Alzheimer’s disease is the most common, but not the only kind of dementia that can occur later in life. Dementia is not a distinct disease on its own, but rather a cluster of symptoms that can accompany other illnesses. Dementia usually includes memory loss (especially short-term), disorientation, and diminished ability to complete independent living tasks. Dementia often starts mild and progresses to be more severe over time, and not everyone experiencing memory loss will develop dementia.
Here’s a quick overview of other dementia types most commonly seen in hospice.
Vascular dementia occurs as a result of stroke or other injury to blood vessels in the brain. The first symptom if often diminished ability to organize or plan, rather than the memory loss seen first in Alzheimer’s.
Dementia with lewy bodies will show the same characteristics of memory and cognitive problems of Alzheimer’s but also be accompanied by hallucinations and rigid movement of the body.
Mixed dementia can occur when two or more of these types occur together.
More types of dementia are described at this page of the Alzheimer’s Association, http://www.alz.org/dementia/types-of-dementia.asp.
If you or a loved one is experiencing memory loss, see your physician to determine what treatment can help. Dementia is not curable, but medications can lessen symptoms. Often, managing difficult behavior or symptoms is done without medication, through caregivers’ acknowledgment of the illness, arranging items in the environment to be the least problematic, and meeting basic daily needs.
Some families experience their loved ones with dementia as becoming child-like. Others become uncooperative or aggressive. It is alarming when a family member becomes confused, disoriented, or unable to speak. Some patients lose the ability to articulate clear words, though they continue to try. Others may string words together that don’t make sense, or respond with one word answers. Here are some tips that may help if you interact with a loved one with dementia:
1. Return eye contact. If they make eye contact with you, let them know you are present and attending to them by returning it.
2. Respond to the needs you can fulfill, like providing food, drink, changing clothes, and keeping them physically comfortable.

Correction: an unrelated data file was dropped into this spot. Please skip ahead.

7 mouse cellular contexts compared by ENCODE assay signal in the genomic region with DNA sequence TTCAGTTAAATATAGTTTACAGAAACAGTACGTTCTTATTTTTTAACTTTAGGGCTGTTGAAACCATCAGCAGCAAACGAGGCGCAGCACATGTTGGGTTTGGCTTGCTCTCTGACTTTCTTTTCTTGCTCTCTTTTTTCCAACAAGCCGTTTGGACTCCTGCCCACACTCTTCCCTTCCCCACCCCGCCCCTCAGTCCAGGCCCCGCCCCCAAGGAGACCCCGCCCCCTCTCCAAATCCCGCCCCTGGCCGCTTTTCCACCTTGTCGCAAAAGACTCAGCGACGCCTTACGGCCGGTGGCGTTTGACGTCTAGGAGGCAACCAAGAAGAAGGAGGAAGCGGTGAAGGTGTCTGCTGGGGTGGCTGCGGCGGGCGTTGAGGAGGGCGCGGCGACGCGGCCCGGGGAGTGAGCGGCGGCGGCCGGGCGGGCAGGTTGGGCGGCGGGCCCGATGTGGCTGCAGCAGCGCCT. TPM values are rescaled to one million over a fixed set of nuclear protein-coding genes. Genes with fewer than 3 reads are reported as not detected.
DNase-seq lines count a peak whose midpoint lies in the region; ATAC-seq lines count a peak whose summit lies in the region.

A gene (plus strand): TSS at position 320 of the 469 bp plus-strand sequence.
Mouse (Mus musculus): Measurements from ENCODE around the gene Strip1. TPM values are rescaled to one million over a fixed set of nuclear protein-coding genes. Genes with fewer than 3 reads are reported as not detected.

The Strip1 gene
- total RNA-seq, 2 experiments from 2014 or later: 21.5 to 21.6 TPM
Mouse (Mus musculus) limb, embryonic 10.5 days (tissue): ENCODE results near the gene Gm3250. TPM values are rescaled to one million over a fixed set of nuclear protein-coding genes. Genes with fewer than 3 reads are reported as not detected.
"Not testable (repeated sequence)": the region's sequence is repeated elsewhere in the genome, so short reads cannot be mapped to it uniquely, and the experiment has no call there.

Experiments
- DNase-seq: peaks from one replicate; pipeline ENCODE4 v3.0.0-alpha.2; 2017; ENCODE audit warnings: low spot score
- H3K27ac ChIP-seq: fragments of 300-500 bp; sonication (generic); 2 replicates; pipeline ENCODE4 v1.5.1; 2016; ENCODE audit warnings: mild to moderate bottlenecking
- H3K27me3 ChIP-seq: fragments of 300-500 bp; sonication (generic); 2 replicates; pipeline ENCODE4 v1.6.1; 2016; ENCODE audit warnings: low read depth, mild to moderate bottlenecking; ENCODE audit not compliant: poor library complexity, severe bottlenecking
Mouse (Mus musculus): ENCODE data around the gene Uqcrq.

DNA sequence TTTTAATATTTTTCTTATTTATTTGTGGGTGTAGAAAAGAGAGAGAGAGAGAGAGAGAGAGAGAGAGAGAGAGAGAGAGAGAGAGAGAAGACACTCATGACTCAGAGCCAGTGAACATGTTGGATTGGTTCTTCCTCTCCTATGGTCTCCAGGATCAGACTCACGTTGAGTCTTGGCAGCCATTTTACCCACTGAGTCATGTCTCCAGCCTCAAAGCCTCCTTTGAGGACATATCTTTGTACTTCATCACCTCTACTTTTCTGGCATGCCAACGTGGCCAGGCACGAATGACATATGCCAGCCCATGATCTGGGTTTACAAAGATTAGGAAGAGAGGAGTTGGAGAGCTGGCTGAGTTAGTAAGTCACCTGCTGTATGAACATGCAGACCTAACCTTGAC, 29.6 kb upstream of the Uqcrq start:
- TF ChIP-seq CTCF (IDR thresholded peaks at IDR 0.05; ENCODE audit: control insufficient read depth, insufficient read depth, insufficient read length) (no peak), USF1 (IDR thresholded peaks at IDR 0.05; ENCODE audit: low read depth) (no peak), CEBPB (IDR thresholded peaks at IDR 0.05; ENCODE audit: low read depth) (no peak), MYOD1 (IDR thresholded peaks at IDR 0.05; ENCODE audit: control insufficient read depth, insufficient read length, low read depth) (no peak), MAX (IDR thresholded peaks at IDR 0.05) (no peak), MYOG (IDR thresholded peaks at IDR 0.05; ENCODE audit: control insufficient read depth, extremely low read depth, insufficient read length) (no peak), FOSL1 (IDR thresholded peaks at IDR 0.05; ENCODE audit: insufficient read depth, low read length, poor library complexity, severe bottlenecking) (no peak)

3. Don’t argue about reality. If they are disoriented or are fixated on something that isn’t real, gently acknowledge any feelings they are having and move on. For instance, your loved one says, “I have to go now to pick up our granddaughter, she is waiting for me”, you could respond with, “You are thinking alot about your granddaughter right now.”
4. Keep the focus on the present. Because memory is impaired, those with dementia are not experiencing the world in the context of past and future. They are experiencing the world moment by moment.
Often this present-mindedness is difficult for family members because so much of our relationships with loved ones is based on our shared past and future. Caregivers of dementia patients have to make a fundamental shift in thinking about their loved ones as plans for the future change as a result of the illness. They often put aside their expectations to meaningfully share about memories, in an effort to meet the day to day demands of caregiving. Most caregivers do find patients have occasional “flashes” of awareness. These glimpses of the patient’s former self can be both joyous and painful for caregivers, as they appreciate the moments but also realize that they are fleeting.
Click here for a great resource with more coping strategies for behavioral problems. http://www.alz.org/alzheimers_disease_treatments_for_behavior.asp#non-drug
In Part 3 of this series on Dementia and Caregiver Grief, we will explore more about how grieving is different in these circumstances than with other types of loss.